“Terrorist groups in the Sahel now represent a global threat,” French Foreign Minster Jean-Yves Le Drian told the Security Council last week. “The G5 Sahel joint force is the right response to this challenge.”
The threat Islamist militants pose was underscored by last month’s attack in Niger that killed eight U.S. and Nigerien troops, prompting American officials to predict U.S. involvement in the region would intensify.
Across the street from the snipers’ perch in Sevare, Mali, inside the G5 headquarters, General Dacko told Security Council diplomats how he planned to take on the 1,000 or so “terrorists” he estimated operate in the area.
Joint patrols, hot pursuit operations and intelligence sharing among the five countries contributing to the force, which should eventually boast nearly 5,000 soldiers, will chase out drug traffickers and militants, he said.
Neither the U.N. mission in Mali, which cannot operate across borders, nor the French taskforce, which has concentrated on training local forces and going after high value targets, has made securing the region’s porous borders a priority.
Last week, the G5 deployed its first several hundred troops from Mali, Niger and Burkina Faso to their shared borderlands where jihadists have carried out dozens of attacks this year.
“The G5 is a source of hope and we believe in it completely,” Dacko said.
Initially sceptical of the force, the United States pledged up to $60 million last week. Even so, commitments from the G5 countries and donors stand at only a third of the estimated $490 million the force needs in its first year.
Money, logistical support and local opposition aside, Dacko said he was concerned about the relationship with the continent’s biggest country, Algeria, with which the G5 nations share a collective border roughly 2,500 km (1,500 miles) long.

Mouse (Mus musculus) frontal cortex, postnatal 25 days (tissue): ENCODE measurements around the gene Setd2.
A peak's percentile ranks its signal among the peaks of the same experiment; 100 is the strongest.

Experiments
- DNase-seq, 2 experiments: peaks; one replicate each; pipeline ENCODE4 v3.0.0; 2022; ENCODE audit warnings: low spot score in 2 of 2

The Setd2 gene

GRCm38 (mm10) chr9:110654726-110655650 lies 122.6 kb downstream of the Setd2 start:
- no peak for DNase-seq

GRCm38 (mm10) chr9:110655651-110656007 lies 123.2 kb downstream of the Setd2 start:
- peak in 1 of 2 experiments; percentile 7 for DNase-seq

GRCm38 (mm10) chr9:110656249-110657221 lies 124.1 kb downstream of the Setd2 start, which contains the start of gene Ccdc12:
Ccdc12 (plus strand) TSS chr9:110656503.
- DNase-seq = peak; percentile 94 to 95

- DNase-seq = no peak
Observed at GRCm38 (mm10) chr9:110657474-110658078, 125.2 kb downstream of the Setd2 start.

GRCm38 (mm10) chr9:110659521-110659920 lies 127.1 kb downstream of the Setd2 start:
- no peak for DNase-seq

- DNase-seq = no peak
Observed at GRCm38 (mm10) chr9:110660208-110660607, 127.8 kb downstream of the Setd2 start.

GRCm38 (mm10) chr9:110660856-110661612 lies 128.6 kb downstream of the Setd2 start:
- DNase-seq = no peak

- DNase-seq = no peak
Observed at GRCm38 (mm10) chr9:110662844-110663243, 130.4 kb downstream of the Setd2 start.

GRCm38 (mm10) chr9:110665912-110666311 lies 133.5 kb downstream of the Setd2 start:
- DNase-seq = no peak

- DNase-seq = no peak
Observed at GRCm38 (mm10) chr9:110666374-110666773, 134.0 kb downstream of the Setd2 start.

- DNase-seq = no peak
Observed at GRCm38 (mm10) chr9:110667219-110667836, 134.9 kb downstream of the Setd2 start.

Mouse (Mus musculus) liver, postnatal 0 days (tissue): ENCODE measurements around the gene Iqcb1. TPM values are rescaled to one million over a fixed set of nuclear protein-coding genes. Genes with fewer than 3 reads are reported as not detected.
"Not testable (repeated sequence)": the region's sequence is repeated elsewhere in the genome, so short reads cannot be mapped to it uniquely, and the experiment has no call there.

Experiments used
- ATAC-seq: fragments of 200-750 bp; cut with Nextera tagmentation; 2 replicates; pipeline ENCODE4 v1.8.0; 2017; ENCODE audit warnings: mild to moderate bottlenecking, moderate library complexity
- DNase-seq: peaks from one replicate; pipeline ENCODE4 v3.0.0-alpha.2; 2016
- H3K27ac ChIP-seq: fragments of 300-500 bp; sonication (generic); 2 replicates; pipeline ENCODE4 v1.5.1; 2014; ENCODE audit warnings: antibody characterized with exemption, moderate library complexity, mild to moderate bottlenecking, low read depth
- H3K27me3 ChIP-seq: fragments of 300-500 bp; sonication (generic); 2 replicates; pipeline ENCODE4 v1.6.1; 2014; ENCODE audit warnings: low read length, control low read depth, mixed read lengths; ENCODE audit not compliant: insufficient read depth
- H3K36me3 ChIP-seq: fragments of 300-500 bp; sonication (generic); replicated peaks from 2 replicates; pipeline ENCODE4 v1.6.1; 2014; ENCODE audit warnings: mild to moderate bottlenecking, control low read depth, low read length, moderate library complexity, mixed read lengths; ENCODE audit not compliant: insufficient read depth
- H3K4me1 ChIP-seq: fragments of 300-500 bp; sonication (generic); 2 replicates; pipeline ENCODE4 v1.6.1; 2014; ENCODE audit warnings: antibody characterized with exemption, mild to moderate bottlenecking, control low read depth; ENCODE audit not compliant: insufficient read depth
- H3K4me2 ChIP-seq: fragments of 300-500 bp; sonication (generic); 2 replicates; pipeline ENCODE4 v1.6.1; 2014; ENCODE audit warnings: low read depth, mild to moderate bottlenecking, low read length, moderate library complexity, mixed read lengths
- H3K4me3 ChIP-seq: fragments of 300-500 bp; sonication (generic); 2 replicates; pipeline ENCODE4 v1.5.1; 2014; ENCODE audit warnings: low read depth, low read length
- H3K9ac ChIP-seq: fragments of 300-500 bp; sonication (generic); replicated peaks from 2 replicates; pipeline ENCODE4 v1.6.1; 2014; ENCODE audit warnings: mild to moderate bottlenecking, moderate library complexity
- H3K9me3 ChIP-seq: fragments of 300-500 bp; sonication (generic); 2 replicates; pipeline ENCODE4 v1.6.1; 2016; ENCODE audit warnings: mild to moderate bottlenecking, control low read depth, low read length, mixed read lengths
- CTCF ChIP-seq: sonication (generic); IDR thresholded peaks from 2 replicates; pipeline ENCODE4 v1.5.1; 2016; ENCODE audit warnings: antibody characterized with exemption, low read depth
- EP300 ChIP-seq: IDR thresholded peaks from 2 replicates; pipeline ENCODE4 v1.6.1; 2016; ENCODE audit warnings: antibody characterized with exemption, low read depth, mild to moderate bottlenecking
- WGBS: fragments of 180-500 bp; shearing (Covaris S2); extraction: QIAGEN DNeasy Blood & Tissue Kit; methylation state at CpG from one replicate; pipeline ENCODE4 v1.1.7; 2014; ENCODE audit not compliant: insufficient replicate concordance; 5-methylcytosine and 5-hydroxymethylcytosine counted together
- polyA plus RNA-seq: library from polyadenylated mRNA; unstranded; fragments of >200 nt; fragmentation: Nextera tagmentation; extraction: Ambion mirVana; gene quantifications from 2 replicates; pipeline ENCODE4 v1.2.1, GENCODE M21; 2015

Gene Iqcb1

Islamist militant groups emerged in Algeria in the early 1990s and then spread beyond its borders. The country’s constitution prohibits foreign military intervention but analysts say its collaboration is essential because of its intelligence networks’ intimate knowledge of regional militants.
Dacko, however, said there was no process as yet to formalise security cooperation between the G5 and the North Africa country.
Algerian officials were not immediately available to comment.
A source familiar with the Algerian government’s thinking said it already had channels of cooperation with G5 military officials and questioned the need for a new force.
“You have MINUSMA (the U.N. peacekeeping mission) in Mali ... so why another regional group to fight terror in the Sahel?” the source said.
Algeria also sees the G5 as effectively being controlled by its former colonial master France, with which it fought a bitter independence war and has since regarded with suspicion.
“Algeria perceives the G5 Sahel as an extension of French influence in a region in which Algeria has traditionally been dominant, and in which France has historically played an essentially destabilising role,” Hannah Armstrong, an Algeria expert at the International Crisis Group, said.
Algeria mediated talks leading to the 2015 peace deal in Mali but it is sometimes suspected of not doing all it could to prevent militants using its desert spaces as a rear base.
"It is essential to find ways to partner (with Algeria)," said Soumeylou Boubeye Maiga, Mali's former intelligence chief. "As long as there is not a shared evaluation, you cannot imagine a common course of action."
Reporting by Aaron Ross; editing by Tim Cocks and David Clarke